Note: Much of this stems from debate surrounding a Confederate Flag issue at Beauvoir; the postwar home of Jefferson Davis.
In response to Al Mackey, Connie Chastain tells us why the Confederate Battle Flag (CBF) is connected to President Jefferson Davis.
At Levin’s flog, Al Mackey sez the battle flag doesn’t belong because it was the soldiers’ flag, not the flag of the Confederate government… Howsomever, the Confederate Constitution sez, “Sec. 2. (I) The President shall be Commander-in-Chief of the Army and Navy of the Confederate States, and of the militia of the several States, when called into the actual service of the Confederate States….”
As the Commander in Chief of the soldiers and sailors of the Confederacy, the battle flag was as much his as it was theirs.
I must say this is a new development from Connie Chastain. I was always under the impression that the CBF is the “soldiers flag.” A flag with a strong line of demarcation between it and the 1st, 2nd or 3rd, National Flag. You know, because the national flag is a legitimate representation of a pseudo-government that seceded and fought to protect slavery. Whereas the CBF can be passed off as only the soldier’s flag, therefore not racist. At least, that’s what Susan Hathaway lead me to believe.
The flag that was raised alongside I-95 near the Old Bermuda Hundred overpass is the 3rd Bunting Issue of the battle flag of the Army of Northern Virginia, not the Stars and Bars as stated. The Stars and Bars was the name for the first national flag of the Confederacy, created in 1861, but later discontinued. The battle flag was used throughout the war and it was the flag of the Confederate soldier. The Confederate battle flag used at this location is historically accurate to honor the Confederate soldiers engaged in this area during the Bermuda Hundred Campaign.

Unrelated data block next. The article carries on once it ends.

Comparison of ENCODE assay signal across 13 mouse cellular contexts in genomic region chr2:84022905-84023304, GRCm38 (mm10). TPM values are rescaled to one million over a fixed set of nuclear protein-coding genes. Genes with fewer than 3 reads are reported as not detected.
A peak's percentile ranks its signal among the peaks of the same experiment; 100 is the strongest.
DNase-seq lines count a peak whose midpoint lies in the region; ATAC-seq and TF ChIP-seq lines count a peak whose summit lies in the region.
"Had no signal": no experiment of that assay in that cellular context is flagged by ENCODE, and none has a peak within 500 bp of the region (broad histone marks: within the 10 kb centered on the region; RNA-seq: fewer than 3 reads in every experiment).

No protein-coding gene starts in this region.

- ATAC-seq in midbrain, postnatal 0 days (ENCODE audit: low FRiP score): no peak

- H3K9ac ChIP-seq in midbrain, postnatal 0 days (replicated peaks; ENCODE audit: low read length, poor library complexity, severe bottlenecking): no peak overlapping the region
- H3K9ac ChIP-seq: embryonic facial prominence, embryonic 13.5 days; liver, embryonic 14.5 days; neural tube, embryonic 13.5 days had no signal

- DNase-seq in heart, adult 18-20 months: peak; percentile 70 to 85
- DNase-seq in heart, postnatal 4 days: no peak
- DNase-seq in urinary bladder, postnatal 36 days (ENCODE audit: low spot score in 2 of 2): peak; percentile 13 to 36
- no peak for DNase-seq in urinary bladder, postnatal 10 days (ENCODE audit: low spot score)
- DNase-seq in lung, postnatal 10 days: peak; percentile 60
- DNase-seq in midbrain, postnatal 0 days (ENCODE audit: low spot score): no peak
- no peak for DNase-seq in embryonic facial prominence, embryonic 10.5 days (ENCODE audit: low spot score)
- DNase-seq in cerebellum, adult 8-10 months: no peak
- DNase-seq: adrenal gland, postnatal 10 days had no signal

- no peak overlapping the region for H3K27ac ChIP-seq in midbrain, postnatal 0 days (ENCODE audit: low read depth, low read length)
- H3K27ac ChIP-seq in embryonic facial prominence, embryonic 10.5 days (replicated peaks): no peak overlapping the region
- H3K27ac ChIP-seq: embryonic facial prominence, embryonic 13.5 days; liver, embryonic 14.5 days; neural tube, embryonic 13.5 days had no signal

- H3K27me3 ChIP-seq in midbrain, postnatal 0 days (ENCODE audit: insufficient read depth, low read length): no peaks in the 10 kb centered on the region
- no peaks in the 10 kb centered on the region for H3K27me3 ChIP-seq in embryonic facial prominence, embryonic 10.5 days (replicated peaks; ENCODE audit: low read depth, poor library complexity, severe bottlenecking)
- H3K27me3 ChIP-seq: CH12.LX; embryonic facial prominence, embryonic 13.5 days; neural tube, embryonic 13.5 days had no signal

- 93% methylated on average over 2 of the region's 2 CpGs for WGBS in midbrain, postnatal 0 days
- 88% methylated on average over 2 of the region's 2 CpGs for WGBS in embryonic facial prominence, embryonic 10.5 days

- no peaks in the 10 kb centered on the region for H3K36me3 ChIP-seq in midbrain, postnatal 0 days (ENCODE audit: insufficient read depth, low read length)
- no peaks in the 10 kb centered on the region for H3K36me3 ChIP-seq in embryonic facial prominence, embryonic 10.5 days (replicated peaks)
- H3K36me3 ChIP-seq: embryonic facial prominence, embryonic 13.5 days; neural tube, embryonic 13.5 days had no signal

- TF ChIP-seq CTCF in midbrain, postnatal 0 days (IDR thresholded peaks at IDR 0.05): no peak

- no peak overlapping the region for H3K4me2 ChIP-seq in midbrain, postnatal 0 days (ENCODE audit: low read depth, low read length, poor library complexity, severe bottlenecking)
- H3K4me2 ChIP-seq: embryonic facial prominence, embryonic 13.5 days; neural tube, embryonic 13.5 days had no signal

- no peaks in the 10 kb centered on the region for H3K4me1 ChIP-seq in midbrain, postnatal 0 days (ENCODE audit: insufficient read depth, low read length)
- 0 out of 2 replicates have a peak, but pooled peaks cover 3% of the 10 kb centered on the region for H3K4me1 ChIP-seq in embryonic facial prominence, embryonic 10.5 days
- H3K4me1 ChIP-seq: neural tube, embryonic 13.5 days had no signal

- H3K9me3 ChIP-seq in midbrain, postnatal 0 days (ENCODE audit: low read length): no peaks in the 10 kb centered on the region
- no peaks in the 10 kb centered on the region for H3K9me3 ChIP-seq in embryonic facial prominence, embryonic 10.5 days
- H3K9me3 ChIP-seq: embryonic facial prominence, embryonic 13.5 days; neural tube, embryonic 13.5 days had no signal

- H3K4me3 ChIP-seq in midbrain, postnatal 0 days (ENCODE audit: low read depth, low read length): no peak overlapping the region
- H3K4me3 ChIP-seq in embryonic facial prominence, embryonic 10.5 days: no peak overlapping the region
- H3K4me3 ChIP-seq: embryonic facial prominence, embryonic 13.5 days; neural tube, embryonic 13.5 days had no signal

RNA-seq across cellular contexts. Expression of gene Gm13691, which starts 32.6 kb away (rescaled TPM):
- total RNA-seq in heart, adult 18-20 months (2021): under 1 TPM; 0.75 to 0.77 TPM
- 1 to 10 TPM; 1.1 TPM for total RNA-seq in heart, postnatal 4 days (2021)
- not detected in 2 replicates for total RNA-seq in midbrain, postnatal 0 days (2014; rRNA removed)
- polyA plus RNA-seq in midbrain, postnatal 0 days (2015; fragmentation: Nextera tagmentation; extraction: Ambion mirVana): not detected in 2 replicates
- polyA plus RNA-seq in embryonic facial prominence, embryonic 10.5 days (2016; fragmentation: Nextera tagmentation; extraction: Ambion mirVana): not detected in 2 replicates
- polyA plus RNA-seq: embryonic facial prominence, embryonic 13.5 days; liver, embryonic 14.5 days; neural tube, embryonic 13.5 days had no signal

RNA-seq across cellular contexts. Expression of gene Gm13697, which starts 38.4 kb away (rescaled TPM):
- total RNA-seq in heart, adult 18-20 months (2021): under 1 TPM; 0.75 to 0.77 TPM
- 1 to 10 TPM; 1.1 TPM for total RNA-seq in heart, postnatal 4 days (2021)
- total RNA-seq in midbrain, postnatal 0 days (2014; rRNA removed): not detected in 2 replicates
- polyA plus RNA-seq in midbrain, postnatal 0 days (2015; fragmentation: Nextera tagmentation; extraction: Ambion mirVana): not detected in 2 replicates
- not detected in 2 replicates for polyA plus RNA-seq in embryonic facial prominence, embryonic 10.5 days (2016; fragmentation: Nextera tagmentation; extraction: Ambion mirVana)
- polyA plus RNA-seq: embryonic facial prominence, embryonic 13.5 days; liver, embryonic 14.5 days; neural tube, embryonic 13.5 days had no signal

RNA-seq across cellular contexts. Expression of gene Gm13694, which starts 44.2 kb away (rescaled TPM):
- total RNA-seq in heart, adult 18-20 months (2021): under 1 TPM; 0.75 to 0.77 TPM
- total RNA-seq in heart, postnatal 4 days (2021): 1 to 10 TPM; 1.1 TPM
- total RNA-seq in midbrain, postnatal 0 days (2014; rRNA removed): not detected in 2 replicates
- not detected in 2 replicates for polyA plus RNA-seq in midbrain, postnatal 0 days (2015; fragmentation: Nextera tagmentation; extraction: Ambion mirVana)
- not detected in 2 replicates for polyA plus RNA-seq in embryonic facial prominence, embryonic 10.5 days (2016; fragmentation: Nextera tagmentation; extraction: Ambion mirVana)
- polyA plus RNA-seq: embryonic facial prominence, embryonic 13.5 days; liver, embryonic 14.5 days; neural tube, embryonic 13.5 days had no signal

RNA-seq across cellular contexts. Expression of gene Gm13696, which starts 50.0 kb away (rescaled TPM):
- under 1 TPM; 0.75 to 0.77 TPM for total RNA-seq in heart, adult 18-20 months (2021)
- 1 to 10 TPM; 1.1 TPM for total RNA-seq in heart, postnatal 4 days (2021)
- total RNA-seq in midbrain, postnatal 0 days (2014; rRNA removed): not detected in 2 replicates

Further, the statements made before, during and since the raising of the Chester I-95 Memorial Flag by the Virginia Flaggers made our intent and purpose perfectly clear — to pay homage to those brave Confederate veterans, who fought and died to protect Virginia’s citizens and soil.
No….no mention of Jefferson Davis. I think it is a ridiculous stretch to say that the CBF is as much Davis’s flag as it is the soldiers’ flag. I don’t recall stories of Davis leading troops into battle during the Civil War. Her comparison, if applied to today, would be like saying that this flag is as much President Obama’s as it is the United States Navy’s. I’m actually surprised at the lack of Southern Heritage folks objecting to Connie’s claim. If a Connie dubbed “Flogger” uttered such a comment, it would certainly earn contempt from the Heritage crowd. What can one expect though? Objectivity? Yea right! Personally I like Connie’s description. It shines a light on the CBF that people often forget. The flag is connected to and representative of a Government that seceded and waged war to protect the peculiar institution. Thank you Connie Chastain for demonstrating that direct connection between soldier and President. Now can we please strop pretending the CBF is not racist?